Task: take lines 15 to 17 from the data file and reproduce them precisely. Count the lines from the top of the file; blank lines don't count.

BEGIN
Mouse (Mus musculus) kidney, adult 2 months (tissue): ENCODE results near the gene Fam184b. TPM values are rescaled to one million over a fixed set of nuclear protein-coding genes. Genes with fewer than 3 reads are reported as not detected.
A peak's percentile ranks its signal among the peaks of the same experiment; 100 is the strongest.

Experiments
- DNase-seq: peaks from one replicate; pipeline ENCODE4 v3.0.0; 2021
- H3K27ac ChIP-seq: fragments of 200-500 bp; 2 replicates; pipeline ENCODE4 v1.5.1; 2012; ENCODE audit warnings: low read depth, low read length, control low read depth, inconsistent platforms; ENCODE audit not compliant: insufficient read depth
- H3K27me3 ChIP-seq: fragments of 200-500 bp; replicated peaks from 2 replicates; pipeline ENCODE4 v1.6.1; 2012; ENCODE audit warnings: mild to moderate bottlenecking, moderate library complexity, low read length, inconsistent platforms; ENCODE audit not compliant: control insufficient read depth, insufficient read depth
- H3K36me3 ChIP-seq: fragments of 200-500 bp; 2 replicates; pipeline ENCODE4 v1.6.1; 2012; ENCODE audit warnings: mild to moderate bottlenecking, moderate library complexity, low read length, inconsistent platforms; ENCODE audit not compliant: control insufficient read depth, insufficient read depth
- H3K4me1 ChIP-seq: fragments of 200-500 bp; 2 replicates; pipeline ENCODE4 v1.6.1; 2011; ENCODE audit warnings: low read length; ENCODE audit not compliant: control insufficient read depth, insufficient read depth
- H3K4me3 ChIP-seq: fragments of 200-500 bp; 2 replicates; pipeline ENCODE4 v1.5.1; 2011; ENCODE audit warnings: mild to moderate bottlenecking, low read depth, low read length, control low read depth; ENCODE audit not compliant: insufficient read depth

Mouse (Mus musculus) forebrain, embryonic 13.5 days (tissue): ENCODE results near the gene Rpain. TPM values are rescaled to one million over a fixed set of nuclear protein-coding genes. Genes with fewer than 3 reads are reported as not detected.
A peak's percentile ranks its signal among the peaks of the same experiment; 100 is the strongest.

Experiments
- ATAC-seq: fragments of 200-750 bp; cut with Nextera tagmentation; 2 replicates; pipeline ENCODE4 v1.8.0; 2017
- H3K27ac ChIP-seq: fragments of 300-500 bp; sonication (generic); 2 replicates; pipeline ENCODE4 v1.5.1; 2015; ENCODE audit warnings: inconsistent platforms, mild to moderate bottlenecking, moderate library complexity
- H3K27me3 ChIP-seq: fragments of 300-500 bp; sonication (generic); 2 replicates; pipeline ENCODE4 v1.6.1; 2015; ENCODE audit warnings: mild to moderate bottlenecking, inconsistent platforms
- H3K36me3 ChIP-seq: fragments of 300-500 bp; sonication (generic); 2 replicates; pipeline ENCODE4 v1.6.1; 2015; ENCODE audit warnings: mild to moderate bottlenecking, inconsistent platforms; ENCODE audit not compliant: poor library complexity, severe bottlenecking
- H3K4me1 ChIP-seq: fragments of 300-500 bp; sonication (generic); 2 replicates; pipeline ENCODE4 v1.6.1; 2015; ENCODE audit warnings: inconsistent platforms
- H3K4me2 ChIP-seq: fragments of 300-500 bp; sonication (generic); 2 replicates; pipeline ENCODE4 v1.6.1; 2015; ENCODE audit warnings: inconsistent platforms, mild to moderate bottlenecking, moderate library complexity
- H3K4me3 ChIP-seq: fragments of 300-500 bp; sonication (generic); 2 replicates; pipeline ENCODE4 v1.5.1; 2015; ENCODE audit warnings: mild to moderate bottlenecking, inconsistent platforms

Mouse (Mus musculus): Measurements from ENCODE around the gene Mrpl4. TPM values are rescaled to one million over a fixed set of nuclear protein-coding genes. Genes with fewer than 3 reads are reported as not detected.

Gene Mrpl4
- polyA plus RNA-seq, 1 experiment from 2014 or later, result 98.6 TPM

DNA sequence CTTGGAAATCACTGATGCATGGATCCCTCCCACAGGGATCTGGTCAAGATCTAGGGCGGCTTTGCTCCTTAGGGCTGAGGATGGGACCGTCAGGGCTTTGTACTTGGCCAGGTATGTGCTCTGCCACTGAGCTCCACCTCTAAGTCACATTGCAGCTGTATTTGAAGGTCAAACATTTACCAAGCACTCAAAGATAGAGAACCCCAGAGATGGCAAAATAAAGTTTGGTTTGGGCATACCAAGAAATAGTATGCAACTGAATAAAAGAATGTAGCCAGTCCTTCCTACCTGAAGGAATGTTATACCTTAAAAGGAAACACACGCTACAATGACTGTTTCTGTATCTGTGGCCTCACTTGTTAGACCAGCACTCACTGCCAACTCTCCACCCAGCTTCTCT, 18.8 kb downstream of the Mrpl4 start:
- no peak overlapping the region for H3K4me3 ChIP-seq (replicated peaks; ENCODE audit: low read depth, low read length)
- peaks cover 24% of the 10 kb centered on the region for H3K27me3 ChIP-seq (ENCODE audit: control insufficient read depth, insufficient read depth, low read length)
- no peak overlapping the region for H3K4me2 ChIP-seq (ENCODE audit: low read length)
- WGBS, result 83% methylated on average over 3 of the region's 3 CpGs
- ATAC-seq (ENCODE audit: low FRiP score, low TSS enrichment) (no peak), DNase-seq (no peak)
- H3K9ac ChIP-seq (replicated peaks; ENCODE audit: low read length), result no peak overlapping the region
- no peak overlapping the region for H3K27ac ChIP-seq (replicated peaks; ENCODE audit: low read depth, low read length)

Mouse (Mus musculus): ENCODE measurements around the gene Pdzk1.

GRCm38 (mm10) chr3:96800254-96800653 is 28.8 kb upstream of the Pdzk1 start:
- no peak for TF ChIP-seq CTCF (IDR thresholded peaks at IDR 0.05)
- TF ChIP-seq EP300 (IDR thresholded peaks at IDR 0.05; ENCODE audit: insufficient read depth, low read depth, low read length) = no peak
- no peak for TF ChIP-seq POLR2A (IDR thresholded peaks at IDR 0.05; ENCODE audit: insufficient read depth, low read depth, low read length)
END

- H3K27me3 ChIP-seq: fragments of 300-500 bp; sonication (generic); 2 replicates; pipeline ENCODE4 v1.6.1; 2015; ENCODE audit warnings: mild to moderate bottlenecking, inconsistent platforms
- H3K36me3 ChIP-seq: fragments of 300-500 bp; sonication (generic); 2 replicates; pipeline ENCODE4 v1.6.1; 2015; ENCODE audit warnings: mild to moderate bottlenecking, inconsistent platforms; ENCODE audit not compliant: poor library complexity, severe bottlenecking
- H3K4me1 ChIP-seq: fragments of 300-500 bp; sonication (generic); 2 replicates; pipeline ENCODE4 v1.6.1; 2015; ENCODE audit warnings: inconsistent platforms